By Stephen P. Ashkin
It’s interesting how the meanings of some words in the English language have evolved.
For instance, in the 1600s, the word “cheater” referred to someone appointed by the Crown to take title to land and other property for which there were no heirs. But, many cheaters were dishonest. The mistrust of cheaters is the main reason the word today refers to someone that self-servingly does not play fair.
In the 1300s, the word “naughty” referred to people that had “naught,” or nothing. Today it applies to people who behave badly or are mischievous. And one more. Even the word “sly” has evolved. In the 13th century, to say someone was sly was to mean they were bright, skillful, clever, even fun. Today a sly person usually refers to someone that may be clever… but in a deceitful way.
And so has the word sustainability evolved over the years.
In the 1700s, it meant “sustained yield” and referred to a practice of harvesting just enough trees each year so that the forest could naturally regenerate tree growth. Soon, this same concept applied to animals, fish, plants, and other items used for food: take just enough, making sure to leave enough so it can naturally be replenished.
This essentially how the UN’s Brundtland Commission defined the word sustainability back in 1987 when they said sustainability referred to “meeting the needs of the present [generation] without compromising the ability of future generations to meet their own needs.”
In 2005, the World Summit on Social Development, expanded the concept of sustainability. Now it had three parts or pillars: protecting the planet; treating workers fairly and giving back to communities; and ensuring profits are made using fair business practices.
While all these definitions of sustainability are still valid, today the concept of sustainability appears to be taking on one more pillar and that is efficiency.
When businesses or facilities operate more sustainably, it means they are operating more efficiently. This refers to long-term changes in the way they operate so that they use less energy, fuel, water, and create less waste. And when organizations operate more efficiently, it typically means they are operating more cost-efficiently as well.
Sustainability And Efficiency In Action
To better understand the role of efficiency, let’s look at the following two examples.
Business “A” has a 20,000-square-foot facility which includes an office area as well as a large warehouse. The company has taken several steps to operate more efficiently, and this applies to their use of energy and natural resources as well as fuel for their fleet of hybrid cars, used to make deliveries.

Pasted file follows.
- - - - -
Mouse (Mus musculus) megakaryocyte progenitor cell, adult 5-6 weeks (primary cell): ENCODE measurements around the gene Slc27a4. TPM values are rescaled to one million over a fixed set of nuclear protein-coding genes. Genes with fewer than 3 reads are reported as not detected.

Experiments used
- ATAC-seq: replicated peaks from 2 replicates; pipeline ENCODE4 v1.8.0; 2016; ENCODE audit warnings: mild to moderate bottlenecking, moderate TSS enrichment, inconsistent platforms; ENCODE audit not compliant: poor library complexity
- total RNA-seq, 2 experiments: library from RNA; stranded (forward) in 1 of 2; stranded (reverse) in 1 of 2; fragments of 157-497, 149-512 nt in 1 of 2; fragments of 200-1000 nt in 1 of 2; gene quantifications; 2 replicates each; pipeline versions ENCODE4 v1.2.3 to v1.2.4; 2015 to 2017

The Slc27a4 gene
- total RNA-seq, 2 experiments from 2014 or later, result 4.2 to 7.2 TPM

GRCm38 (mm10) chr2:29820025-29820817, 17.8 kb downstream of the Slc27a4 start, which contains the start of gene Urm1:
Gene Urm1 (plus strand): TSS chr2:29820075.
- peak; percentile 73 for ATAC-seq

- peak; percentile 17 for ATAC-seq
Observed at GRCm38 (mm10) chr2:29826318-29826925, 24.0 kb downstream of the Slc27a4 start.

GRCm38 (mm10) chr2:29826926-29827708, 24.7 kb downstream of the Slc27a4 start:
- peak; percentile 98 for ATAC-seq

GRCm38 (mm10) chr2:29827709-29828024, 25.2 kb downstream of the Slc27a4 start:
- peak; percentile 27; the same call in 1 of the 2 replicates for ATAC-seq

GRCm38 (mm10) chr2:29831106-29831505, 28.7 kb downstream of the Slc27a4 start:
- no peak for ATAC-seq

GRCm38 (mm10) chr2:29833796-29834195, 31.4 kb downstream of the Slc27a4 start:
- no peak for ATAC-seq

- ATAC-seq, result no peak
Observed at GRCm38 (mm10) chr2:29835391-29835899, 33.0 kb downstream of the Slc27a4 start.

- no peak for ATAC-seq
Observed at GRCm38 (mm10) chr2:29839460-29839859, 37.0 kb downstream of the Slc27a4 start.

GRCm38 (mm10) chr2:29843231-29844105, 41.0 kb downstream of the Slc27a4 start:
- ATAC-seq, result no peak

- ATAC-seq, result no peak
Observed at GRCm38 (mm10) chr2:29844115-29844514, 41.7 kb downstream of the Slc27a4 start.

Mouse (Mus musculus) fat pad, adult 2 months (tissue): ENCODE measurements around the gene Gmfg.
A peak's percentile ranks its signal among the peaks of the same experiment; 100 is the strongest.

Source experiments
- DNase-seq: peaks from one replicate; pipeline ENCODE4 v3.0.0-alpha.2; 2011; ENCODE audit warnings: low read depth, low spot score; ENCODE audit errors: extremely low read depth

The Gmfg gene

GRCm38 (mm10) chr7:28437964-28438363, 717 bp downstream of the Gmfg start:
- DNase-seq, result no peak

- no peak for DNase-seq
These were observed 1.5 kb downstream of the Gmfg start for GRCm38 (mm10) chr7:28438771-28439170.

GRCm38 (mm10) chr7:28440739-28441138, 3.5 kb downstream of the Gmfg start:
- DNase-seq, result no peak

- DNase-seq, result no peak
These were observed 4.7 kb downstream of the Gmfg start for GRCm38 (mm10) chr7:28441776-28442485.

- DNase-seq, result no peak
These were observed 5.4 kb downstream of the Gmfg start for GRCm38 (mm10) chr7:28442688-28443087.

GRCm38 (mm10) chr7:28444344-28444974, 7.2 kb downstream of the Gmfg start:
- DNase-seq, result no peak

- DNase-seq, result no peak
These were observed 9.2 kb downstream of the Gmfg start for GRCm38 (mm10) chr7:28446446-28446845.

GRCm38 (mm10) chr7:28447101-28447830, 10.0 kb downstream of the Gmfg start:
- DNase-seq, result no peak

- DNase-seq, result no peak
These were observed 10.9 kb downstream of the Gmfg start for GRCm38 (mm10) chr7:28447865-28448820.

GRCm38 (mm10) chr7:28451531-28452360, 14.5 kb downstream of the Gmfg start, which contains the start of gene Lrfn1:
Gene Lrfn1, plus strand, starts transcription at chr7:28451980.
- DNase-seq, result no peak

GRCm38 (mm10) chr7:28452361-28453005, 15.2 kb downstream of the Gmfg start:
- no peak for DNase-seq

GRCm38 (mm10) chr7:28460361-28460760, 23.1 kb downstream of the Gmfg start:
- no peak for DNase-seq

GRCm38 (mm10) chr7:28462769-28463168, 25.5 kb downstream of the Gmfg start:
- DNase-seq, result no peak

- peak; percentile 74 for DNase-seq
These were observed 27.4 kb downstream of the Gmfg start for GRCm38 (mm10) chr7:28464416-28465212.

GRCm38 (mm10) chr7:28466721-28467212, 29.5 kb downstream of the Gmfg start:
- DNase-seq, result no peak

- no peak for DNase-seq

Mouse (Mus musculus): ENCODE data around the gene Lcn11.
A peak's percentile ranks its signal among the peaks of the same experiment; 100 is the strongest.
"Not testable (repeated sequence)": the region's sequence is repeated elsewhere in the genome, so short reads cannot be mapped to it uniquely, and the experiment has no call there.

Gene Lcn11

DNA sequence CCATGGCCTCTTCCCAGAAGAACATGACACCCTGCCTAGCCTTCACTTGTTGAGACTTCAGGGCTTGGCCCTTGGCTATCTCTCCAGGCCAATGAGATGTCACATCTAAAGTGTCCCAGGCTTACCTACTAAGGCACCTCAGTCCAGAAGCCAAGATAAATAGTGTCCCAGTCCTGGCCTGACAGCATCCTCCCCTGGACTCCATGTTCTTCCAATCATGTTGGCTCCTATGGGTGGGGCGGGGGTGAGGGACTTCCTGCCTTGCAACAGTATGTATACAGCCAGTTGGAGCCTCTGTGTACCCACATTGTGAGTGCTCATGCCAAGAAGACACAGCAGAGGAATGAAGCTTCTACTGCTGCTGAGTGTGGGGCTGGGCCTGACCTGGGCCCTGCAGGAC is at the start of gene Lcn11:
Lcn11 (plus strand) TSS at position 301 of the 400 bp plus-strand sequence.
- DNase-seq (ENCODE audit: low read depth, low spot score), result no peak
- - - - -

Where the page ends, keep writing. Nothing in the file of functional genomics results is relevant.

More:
Business “B” has not implemented any sustainability initiatives into their business operation. They have a similar sized facility and a similar number of conventionally fueled delivery vehicles.
Based on performance data provided by the U.S. Environmental Protection Agency (EPA), because A has adopted a number of sustainability initiatives and is operating more efficiently, the company should be able to reduce operating costs by as much as 30%. In this scenario, it means they may be able to save up to $15,000 annually in operating costs, possibly more.
Because “B” is not operating more efficiently, they do not have the benefit of a $15,000 savings. They are not able to provide their customers with any discounts to win business, as “A” has managed to do with their savings. What’s more, they do not have any “wiggle room.”
For instance, should fuel supplies be interrupted, as they were with the recent hurricanes that hit the U.S., because “A” has hybrid cars that operate far more efficiently than traditional cars and get 50 miles to the gallon, “A” is more likely to be able to keep its doors open in a disaster. This is referred to as “risk management,” one of the key benefits of sustainability and efficiency.
“B,” on the other hand, does not have this wiggle room. Its cars get less than half thmileage to the gallon. Because the fleet is so much less efficient, these vehicles will use up their fuel supply more quickly, leaving “B” high and dry, waiting for fuel shipments to arrive.
The bottom line is this: sustainability has a new pillar, efficiency, and the more efficiently your facility and your business are operated, the more likely you will be able to reduce costs and enjoy other benefits. Further, efficiency is an integral part of risk management. This means your facility and your business are less susceptible to environmental pressures that can harm those less efficient organizations.
Ashkin is president of the Ashkin Group, a consulting firm specializing in green cleaning and sustainability. He is considered the “father of Green Cleaning,” is on the Board of the Green Sports Alliance, and has been inducted into the International Green Industry Hall of Fame (IGIHOF). He also is focused on helping the cleaning industry turn sustainability into cost savings.